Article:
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Controversial medical licensing exam cancelled with two days’ notice

Lauren Vogel | CMAJ | October 23, 2020

The last-minute cancellation of the MCCEQ II will leave many newly graduated doctors in licensing limbo.

The Medical Council of Canada has called off an in-person medical licensing exam amid mounting safety concerns and questions about the exam’s relevance.

The cancellation of the MCC Qualifying Examination Part II, or MCCQE II, comes after 11 of 19 exam sites nixed local sittings to avoid the potential spread of SARS-COV-2. Pressure to postpone the fall sitting increased in recent weeks after at least seven people were potentially exposed to the virus during an internal medicine specialty certification exam in Toronto.

The MCC said it had fully intended to proceed with the MCCQE II on October 24 and 25 at as many sites as possible. But according to the MCC, “due to recommendations by Public Health and late-breaking decisions by some contracted third-party exam sites, primarily in university settings, we are no longer able to administer the MCCQE Part II to a large enough reference group cohort to ensure the exam results are defensible.”

Originally, the MCC anticipated more than 2000 candidates would participate in the fall sitting of the MCCQE II – a key hurdle on the path to full medical licensure. But that number dropped to just 1000 as exam sites pulled out. The MCC said it delayed making the decision to call off the exam for as long as possible “in the best interest of those candidates who wished to proceed.”

Dr. Michelle Cohen, a rural family physician who advocated for the cancellation, said she’s glad the MCC “finally made the rational choice.” However, questions remain about how to deal with the newly graduated doctors who are now stuck in licensing limbo. “Personally, I think all graduates who perform adequately in residency should just be granted full license,” Cohen told CMAJ.

The MCC said it may add extra exam dates in early 2021, although it’s unclear if these will be in-person sittings. According to an earlier statement, the MCC is working on launching a virtual alternative in the next 12 months.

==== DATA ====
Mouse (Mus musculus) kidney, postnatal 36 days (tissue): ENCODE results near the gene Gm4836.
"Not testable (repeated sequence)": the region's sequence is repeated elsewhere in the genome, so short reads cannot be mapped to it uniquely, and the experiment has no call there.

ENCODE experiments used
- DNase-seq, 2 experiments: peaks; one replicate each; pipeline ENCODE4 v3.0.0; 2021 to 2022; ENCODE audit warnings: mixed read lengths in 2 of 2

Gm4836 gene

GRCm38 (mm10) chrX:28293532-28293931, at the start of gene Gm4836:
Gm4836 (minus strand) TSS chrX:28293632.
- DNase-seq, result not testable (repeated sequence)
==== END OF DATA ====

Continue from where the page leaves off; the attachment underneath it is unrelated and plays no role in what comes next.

“The MCC determined that we could not rapidly switch to deliver them in an online format, at this time, and still maintain the quality of these assessments,” said MCC communications director, Kathryn Keyes. “We are however looking at delivery options that can be implemented in a timely manner.”

In the meantime, exam candidates can transfer their application to the next sitting or withdraw and get a full refund. According to Resident Doctors of Canada, medical licensing authorities will extend existing provisional licenses for anyone who was unable to sit the MCCQE II this fall.

Some doctors have been practicing under provisional licenses since the spring without completing the MCCQE II, reigniting longstanding questions about the relevance of the exam.

The MCCQE II assesses generalist competencies that every doctor should be able to demonstrate like assessment and diagnosis and professional behaviour. Doctors who passed the test used to be able to practice as general practitioners.

However, critics point out that the same competencies are continuously evaluated throughout medical school and residency. And now, even generalists require additional postgraduate training and certification after completing the exam. “I will always maintain that the Part II is pointless and obsolete,” said Cohen.

A day prior to cancelling the MCCQE II, the MCC issued a statement pushing back on “opportunistic and poorly informed” calls to abolish the exam.

The MCC noted that it has regularly updated the MCCQE II since the 1990s, and “hundreds of candidates taking the exam do not meet the standard competencies.” Between October 2018 and 2019, overall pass rates for Canadian medical school graduates ranged from 88% to 91%.

Some exam candidates reported on Twitter that they received a letter from the MCC warning that now is not the time to reimagine the route to medical licensure in Canada. Critics retorted: if not now, when?

Photo credit: iStock.com/AnthiaCumming


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